Working in traditional and modern art, multi-style artist Eleanor Dehoog ’24 demonstrates her versatility by experimenting with both intricate graphite portraits and bold clothing—specifically merchandise—designs. With about five years of traditional drawing experience and seven of fashion design, intersectionalities of the two different art styles and their contrasting challenges come into light through her work.
Trained in classical art, Dehoog dabbled in fine portraiture—mainly using graphite, vine charcoal, and pastels as mediums—for most of her life. Her experience with traditional art comes from a classical portraiture course she took in her hometown of New Orleans, where she had a unique experience drawing from live models that motivated her to further pursue art.
“New Orleans itself has a really rich history of art and culture in terms of music, art, and intersectionalities between that, and in one of the courses that I took, my teacher hired live musicians and live bands, and I [got really] interested in it, and I decided I wanted to keep doing it,” said Dehoog.
In middle school, Dehoog first delved into fashion merchandise design by participating in class t-shirt design competitions and student council activities. Since then, Dehoog has created apparel mainly for teenagers, taking inspiration from clothing brands such as Ripndip, Playboy, Free City, and Hollister, and adapting them with a unique twist.
“I [try] to produce [clothing for] people my own age, and a lot of them aren’t gonna want to wear a working t-shirt…they want something more fun, like a lot of color, stuff like that, so here, [the other class representatives] have typically been the ones to find the images, and then I replicate it but with an Andover-esque style to it,” said Dehoog.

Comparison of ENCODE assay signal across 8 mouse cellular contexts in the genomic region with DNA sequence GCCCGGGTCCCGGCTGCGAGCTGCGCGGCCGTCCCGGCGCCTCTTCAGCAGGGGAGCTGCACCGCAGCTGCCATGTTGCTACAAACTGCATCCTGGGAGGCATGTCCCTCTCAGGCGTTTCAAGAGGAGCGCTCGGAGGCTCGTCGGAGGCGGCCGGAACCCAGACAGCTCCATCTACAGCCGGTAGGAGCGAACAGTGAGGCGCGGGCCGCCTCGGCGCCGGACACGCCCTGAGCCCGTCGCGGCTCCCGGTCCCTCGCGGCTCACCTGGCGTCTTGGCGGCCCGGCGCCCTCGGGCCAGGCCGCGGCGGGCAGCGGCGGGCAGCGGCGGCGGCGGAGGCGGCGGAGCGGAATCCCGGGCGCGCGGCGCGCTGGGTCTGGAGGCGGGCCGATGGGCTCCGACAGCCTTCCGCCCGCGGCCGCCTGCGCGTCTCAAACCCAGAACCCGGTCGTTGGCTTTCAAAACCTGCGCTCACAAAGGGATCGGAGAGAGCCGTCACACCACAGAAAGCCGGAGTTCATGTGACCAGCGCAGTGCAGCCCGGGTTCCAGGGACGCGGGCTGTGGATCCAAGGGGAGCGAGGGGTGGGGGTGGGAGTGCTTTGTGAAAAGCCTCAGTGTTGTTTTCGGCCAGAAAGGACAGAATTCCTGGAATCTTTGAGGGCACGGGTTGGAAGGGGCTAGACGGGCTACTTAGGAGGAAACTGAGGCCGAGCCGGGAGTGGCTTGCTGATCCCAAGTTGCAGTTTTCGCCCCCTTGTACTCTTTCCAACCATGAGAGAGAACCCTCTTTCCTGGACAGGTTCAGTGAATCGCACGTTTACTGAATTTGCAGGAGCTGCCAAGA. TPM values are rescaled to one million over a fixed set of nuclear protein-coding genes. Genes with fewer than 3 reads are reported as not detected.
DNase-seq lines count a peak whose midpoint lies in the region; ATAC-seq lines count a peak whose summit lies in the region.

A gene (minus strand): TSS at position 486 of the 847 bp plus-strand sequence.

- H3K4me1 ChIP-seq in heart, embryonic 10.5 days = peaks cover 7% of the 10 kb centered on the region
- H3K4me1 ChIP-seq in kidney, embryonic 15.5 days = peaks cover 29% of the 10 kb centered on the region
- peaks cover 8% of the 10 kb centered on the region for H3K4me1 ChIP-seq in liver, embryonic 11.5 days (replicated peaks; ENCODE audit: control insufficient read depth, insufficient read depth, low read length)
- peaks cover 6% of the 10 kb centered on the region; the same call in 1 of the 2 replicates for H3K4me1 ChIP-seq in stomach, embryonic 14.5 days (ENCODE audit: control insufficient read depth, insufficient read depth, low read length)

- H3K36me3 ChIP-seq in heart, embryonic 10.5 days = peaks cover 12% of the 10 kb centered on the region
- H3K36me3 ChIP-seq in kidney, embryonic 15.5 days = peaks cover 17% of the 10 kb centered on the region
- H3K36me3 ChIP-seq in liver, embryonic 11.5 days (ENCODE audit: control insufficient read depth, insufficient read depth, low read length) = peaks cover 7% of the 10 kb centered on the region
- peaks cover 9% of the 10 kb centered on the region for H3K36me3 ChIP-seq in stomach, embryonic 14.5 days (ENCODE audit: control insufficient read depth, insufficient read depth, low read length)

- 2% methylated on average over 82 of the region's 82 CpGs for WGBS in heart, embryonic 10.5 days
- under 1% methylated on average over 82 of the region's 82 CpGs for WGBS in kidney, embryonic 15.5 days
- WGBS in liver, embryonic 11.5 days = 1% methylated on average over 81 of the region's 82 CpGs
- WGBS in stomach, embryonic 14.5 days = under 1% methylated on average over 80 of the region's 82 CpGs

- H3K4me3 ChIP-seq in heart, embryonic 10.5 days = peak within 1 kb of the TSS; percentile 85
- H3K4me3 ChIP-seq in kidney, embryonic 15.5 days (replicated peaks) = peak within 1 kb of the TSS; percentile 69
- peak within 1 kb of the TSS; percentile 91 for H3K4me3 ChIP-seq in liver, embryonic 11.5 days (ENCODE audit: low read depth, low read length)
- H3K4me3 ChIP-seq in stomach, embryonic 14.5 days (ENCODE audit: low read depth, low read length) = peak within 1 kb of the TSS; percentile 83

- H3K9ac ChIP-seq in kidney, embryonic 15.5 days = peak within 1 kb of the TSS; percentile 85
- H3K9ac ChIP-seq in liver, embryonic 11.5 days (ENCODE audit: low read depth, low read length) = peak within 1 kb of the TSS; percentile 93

However, according to Dehoog, transitioning from a traditional art style to merchandise design also has its challenges, as traditional portraiture and the modern pop-art of merchandise design are visually very different. While the former utilizes multiple shades of color and puts strong emphasis on detail, modern pop-art—done digitally— prioritizes clean line-art and simplicity. Yet there are underlying connections between the two that Dehoog takes advantage of.
“The same idea of values, contrasting lines, bold lines versus soft lines, a lot of the quite literal style that I’ve learned from being trained classically has transferred into what I’m working on with designs for merchandise,” said Dehoog.
Dehoog also works with fellow Class of 2024 representatives Emelia Yang ’24 and Tina Zeng ’24 on merchandise ideas. Having known Dehoog since she released her original class representative platform design, Yang comments on Dehoog’s greater experimentation with elements of modern-pop art as well as the development of her unique style.
“I think Eleanor has a very distinct style, in that she’s constantly communicating and is very adaptable to what the audience and what the target consumers want out of the design…she’s very flexible, on her feet and very creative…she uses a lot of neon and bold colors that compliment each other very well. Her art knowledge pairs colors very well together [in terms of] the degree of saturation and shades,” said Yang.
Though Dehoog does not think of her art as having a major impact on the Andover community, she appreciates the positive campus-wide response that her designs have been getting. According to her, the feedback that she receives from both peers and upperclassmen has been very gratifying.
“I’m not used to having my art on display, and having it on sweatpants and sweatshirts is very much a visual display, especially when you see it everywhere. It’s cool to see people who enjoy my art, especially considering the amount of time I put into it,” said Dehoog.